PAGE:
Blue or yellow?

Rea­ding time: 2 minu­tes

There is design rese­arch ‘of’, ‘for’ and ‘with’ design: what are the dif­fe­ren­ces, and when is which used?

Blue or yel­low? That’s the ques­tion here — but often the wrong ques­tion at the wrong time. A typi­cal request to us is often: “We are deve­lo­ping a new pack­a­ging design for our pro­duct. The design is alre­ady available, in two dif­fe­rent colors, blue and yel­low. We would like to know which vari­ant works better.”

Of course, this can be tes­ted or the effect of the two vari­ants can be exami­ned more clo­sely psy­cho­lo­gi­cally, and con­su­mers will cer­tainly like one bet­ter than the other. If I only have two pro­grams to choose from when wat­ching TV, I would cer­tainly pre­fer one of them — but an offer like Net­flix would actually meet my needs much bet­ter. Or any­thing else. Ins­tead of the yel­low and blue pack­a­ging, there would be thou­sands of other opti­ons, one of which might be much more appe­al­ing to the tar­get group.

It the­r­e­fore makes more sense and is more effec­tive to know, even before the first draft is deve­lo­ped, which image worlds, i.e. memo­ries, desi­ra­ble images, sym­bols, colors, forms, styles, etc., a design has to “dock” with so that it hits people’s life worlds. This inci­den­tally also ensu­res a signi­fi­cantly bet­ter crea­tion, because such know­ledge also crea­tes a bet­ter basis for inspi­ra­tion. Who would have thought, for exam­ple, that you have to come to seni­ors with sex appeal and slithery dou­ble mea­nings if you want to sell hea­ring aids, for exam­ple? That crea­tes room for a lot of cool ideas, and dif­fe­rent ones than you might have pre­viously suspected.

Not all design rese­arch is the same; it exists by, for, and with design. “Of” design means test­ing a design, such as an ad. Blue or yel­low? “For” design means that the rese­arch pro­vi­des the basis for crea­ting a design that meets the needs of con­su­mers*. If rese­arch is con­duc­ted “with” design, then design pro­ce­du­res are used in addi­tion to psy­cho­lo­gi­cal explo­ra­tion. Such “prac­tice-inte­gra­ting” methods look at the object through the eyes of the desi­gner: What does he or she need to deve­lop designs?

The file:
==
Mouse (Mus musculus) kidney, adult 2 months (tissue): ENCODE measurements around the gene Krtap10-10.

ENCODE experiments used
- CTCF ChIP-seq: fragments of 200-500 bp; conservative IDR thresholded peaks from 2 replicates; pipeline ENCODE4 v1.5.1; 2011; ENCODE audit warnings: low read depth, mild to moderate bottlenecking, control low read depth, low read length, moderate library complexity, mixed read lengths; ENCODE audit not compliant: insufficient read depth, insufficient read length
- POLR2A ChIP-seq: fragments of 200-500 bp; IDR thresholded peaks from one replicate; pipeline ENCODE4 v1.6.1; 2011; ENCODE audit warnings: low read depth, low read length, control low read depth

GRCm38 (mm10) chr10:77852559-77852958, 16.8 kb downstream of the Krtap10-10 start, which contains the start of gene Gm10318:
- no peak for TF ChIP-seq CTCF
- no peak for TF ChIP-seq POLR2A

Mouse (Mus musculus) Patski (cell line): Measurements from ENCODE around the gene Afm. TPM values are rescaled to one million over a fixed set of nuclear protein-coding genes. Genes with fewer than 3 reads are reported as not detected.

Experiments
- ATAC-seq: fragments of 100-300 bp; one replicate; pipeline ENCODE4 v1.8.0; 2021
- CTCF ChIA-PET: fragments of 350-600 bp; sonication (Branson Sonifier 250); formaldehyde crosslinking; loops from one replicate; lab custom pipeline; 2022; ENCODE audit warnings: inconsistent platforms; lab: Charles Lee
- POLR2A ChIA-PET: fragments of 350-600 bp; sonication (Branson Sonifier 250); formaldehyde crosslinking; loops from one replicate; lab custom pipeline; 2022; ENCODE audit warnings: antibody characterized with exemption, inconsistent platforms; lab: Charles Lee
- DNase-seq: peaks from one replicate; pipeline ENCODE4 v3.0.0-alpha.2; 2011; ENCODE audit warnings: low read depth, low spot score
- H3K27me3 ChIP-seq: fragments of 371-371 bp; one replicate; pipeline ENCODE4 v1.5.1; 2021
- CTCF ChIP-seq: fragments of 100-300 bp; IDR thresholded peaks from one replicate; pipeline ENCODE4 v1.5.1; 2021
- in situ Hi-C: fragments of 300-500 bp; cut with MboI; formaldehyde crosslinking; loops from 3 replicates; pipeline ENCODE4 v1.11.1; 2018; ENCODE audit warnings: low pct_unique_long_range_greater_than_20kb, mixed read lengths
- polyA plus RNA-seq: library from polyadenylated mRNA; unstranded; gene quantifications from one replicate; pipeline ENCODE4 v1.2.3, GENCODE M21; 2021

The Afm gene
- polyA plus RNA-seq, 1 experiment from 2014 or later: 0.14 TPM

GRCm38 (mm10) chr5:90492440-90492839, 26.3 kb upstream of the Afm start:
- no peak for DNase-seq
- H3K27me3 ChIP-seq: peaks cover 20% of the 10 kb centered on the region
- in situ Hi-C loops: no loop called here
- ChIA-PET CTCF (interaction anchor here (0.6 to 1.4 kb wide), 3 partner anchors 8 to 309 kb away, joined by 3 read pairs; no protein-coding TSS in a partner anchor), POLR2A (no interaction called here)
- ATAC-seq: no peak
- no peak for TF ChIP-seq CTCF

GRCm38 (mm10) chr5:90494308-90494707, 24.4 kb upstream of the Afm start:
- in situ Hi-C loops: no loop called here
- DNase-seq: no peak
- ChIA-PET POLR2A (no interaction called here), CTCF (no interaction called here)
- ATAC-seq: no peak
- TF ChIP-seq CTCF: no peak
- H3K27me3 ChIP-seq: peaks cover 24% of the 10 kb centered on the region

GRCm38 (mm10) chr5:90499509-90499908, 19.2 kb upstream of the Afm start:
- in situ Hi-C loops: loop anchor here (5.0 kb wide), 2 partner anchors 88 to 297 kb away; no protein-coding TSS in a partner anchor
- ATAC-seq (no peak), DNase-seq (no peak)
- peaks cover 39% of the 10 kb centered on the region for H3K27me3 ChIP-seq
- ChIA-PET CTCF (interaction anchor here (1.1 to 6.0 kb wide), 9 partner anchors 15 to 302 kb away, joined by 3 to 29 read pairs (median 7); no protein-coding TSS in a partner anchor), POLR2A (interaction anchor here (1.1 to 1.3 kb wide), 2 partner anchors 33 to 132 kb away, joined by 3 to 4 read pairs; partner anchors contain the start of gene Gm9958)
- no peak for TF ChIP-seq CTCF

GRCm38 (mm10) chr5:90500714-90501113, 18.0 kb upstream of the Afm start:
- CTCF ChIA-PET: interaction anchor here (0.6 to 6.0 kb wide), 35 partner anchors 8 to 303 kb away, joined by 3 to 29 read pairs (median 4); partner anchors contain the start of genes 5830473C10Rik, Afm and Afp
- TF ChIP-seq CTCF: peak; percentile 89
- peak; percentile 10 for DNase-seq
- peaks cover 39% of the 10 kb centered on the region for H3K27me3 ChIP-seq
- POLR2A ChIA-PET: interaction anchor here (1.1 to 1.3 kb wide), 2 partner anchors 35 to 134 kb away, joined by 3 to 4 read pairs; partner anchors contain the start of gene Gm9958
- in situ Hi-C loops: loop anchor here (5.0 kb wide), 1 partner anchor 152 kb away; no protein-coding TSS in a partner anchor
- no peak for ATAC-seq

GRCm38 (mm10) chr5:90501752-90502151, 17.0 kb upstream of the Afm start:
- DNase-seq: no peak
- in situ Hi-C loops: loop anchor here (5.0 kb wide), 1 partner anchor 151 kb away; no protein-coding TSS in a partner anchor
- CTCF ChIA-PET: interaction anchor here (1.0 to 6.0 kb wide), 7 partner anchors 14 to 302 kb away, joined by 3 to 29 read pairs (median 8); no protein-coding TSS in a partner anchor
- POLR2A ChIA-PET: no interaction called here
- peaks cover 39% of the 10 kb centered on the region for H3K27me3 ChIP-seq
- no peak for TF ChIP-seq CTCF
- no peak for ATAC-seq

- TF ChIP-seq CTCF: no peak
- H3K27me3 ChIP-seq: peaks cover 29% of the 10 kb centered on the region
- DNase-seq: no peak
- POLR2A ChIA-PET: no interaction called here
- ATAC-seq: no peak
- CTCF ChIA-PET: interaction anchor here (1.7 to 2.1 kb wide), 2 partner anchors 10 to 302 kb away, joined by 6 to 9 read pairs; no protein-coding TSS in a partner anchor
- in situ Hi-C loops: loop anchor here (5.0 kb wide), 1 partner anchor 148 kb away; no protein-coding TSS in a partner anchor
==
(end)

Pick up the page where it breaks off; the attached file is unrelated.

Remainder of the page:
Those who know us a little know that we stand for design rese­arch “for” and “with” design and are pas­sio­nate about this sequence, which is unfa­mi­liar to many. Of course, design rese­arch “for” design requi­res dif­fe­rent rese­arch than design rese­arch “of” design. Query­ing won’t help. After all, there is still not­hing that can be queried. The focus is rather on the life worlds of the tar­get group, on their expe­ri­en­ces and their images of memory and ima­gi­na­tion, their lon­gings, hopes, fears, wis­hes, needs. At the same time, such “prac­tice-inte­gra­ting” methods are nee­ded not only to find out what needs peo­ple have, but also what form and color these needs take.

And now — atten­tion adver­ti­sing: With the Design Guide we have a method that can explore these basics with mana­geable effort. Some­ti­mes two or four small groups are enough to steer the crea­tion deve­lo­p­ment in the right direc­tion. It pays off in the end. Yel­low or blue? That’s no lon­ger the question.

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